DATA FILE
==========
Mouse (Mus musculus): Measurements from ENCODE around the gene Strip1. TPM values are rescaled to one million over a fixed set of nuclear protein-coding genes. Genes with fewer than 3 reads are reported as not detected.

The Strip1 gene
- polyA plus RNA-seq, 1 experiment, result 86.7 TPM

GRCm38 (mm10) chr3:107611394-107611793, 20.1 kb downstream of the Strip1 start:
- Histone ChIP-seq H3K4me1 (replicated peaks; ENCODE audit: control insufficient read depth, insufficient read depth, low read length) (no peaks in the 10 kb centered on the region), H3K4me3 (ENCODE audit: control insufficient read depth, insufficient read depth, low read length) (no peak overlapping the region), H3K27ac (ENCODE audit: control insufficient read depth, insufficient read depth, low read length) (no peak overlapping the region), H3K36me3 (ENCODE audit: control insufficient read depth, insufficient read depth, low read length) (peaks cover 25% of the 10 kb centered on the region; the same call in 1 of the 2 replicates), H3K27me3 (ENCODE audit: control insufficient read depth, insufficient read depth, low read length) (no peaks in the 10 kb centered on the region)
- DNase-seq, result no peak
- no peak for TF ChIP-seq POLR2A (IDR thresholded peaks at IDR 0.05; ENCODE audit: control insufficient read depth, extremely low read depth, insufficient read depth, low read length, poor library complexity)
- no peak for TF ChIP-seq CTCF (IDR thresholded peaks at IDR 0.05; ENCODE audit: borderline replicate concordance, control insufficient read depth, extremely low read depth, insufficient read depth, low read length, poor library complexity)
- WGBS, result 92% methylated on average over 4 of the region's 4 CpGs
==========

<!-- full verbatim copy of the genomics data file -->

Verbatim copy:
Mouse (Mus musculus): Measurements from ENCODE around the gene Strip1. TPM values are rescaled to one million over a fixed set of nuclear protein-coding genes. Genes with fewer than 3 reads are reported as not detected.

The Strip1 gene
- polyA plus RNA-seq, 1 experiment, result 86.7 TPM

GRCm38 (mm10) chr3:107611394-107611793, 20.1 kb downstream of the Strip1 start:
- Histone ChIP-seq H3K4me1 (replicated peaks; ENCODE audit: control insufficient read depth, insufficient read depth, low read length) (no peaks in the 10 kb centered on the region), H3K4me3 (ENCODE audit: control insufficient read depth, insufficient read depth, low read length) (no peak overlapping the region), H3K27ac (ENCODE audit: control insufficient read depth, insufficient read depth, low read length) (no peak overlapping the region), H3K36me3 (ENCODE audit: control insufficient read depth, insufficient read depth, low read length) (peaks cover 25% of the 10 kb centered on the region; the same call in 1 of the 2 replicates), H3K27me3 (ENCODE audit: control insufficient read depth, insufficient read depth, low read length) (no peaks in the 10 kb centered on the region)
- DNase-seq, result no peak
- no peak for TF ChIP-seq POLR2A (IDR thresholded peaks at IDR 0.05; ENCODE audit: control insufficient read depth, extremely low read depth, insufficient read depth, low read length, poor library complexity)
- no peak for TF ChIP-seq CTCF (IDR thresholded peaks at IDR 0.05; ENCODE audit: borderline replicate concordance, control insufficient read depth, extremely low read depth, insufficient read depth, low read length, poor library complexity)
- WGBS, result 92% methylated on average over 4 of the region's 4 CpGs